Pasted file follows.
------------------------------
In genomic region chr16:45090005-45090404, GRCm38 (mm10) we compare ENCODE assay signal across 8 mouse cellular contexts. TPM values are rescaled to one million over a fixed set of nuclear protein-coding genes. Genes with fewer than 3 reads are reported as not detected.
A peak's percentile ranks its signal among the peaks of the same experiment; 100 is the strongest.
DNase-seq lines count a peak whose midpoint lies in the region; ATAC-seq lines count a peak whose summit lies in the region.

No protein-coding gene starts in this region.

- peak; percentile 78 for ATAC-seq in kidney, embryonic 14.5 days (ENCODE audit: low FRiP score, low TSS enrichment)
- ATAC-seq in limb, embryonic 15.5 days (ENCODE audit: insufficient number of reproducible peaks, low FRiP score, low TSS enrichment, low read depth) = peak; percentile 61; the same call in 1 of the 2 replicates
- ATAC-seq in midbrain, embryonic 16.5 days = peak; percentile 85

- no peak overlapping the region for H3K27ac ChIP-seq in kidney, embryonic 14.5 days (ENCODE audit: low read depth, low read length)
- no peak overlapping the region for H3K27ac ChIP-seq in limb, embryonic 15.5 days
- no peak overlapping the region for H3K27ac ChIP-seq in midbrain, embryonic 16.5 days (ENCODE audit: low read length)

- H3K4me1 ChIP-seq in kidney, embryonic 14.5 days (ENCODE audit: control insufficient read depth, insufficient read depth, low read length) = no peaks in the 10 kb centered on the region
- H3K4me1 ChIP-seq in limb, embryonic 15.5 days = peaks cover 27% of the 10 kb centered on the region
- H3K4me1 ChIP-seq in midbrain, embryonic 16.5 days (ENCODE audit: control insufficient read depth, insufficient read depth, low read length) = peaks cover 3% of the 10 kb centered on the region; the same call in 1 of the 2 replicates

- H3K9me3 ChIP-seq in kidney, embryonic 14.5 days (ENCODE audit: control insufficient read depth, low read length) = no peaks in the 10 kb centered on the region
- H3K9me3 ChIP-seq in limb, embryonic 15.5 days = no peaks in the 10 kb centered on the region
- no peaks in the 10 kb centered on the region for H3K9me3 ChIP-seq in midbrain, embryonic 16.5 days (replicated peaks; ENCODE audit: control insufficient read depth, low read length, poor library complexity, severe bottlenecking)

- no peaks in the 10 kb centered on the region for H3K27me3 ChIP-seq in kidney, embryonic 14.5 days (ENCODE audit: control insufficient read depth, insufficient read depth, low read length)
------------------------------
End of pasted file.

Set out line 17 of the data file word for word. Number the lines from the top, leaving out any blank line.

- no peaks in the 10 kb centered on the region for H3K27me3 ChIP-seq in kidney, embryonic 14.5 days (ENCODE audit: control insufficient read depth, insufficient read depth, low read length)